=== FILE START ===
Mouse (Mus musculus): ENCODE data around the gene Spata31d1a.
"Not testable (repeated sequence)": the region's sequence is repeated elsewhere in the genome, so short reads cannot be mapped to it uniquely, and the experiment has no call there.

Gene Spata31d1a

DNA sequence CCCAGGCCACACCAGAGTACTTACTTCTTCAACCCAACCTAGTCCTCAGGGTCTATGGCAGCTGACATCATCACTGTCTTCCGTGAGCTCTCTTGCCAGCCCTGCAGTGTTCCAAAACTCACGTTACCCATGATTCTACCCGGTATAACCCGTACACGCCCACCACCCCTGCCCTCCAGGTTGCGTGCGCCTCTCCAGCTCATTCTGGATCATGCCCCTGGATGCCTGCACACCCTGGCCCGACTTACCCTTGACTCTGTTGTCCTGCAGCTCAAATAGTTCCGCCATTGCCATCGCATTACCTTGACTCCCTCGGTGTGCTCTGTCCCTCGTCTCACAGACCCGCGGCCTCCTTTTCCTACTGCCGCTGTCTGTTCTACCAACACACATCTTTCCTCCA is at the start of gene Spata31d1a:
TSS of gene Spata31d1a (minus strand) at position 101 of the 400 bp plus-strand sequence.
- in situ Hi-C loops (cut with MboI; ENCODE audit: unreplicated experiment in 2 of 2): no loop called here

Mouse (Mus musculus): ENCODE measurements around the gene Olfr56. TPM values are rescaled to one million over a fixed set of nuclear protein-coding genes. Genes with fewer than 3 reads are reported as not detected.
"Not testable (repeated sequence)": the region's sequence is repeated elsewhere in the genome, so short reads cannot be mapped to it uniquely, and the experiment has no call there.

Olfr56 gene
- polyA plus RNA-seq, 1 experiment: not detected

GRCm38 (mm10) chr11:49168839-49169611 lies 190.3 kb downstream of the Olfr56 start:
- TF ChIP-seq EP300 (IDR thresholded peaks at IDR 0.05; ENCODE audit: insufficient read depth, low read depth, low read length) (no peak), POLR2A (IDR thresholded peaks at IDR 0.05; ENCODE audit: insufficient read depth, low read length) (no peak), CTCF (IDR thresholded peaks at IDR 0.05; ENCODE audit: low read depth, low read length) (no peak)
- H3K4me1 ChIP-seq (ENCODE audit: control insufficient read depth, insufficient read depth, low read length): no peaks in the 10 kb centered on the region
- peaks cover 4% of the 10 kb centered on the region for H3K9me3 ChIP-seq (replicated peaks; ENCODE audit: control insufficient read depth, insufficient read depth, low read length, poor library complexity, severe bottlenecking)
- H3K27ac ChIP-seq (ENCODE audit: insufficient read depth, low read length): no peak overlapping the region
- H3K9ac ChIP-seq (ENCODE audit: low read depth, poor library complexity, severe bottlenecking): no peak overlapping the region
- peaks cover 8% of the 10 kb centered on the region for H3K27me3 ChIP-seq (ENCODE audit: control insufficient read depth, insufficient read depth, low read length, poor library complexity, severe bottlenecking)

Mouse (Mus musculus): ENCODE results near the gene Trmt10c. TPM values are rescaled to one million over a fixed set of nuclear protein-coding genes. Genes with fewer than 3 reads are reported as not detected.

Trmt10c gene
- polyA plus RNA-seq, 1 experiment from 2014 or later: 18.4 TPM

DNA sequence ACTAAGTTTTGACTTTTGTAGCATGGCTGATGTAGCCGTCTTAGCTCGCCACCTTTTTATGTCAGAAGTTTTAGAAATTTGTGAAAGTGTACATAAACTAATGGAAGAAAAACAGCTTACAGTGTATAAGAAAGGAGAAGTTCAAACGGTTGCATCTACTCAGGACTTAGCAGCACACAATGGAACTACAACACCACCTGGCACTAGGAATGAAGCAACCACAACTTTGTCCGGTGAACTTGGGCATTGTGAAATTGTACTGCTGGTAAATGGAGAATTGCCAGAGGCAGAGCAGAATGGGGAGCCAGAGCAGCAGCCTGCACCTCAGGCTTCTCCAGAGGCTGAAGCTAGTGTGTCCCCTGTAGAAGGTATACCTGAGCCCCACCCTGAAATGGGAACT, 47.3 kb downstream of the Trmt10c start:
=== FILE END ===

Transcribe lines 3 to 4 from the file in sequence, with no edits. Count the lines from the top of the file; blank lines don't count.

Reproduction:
Gene Spata31d1a

DNA sequence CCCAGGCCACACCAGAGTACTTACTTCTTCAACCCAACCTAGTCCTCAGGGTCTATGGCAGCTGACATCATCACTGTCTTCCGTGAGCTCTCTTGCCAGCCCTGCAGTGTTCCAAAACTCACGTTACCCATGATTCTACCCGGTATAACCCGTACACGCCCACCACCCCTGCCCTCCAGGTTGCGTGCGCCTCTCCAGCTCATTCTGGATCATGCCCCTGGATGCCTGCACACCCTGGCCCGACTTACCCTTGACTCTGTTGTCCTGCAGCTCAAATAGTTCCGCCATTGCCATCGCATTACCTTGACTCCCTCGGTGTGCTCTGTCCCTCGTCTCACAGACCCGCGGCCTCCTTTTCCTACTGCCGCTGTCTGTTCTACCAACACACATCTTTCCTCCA is at the start of gene Spata31d1a: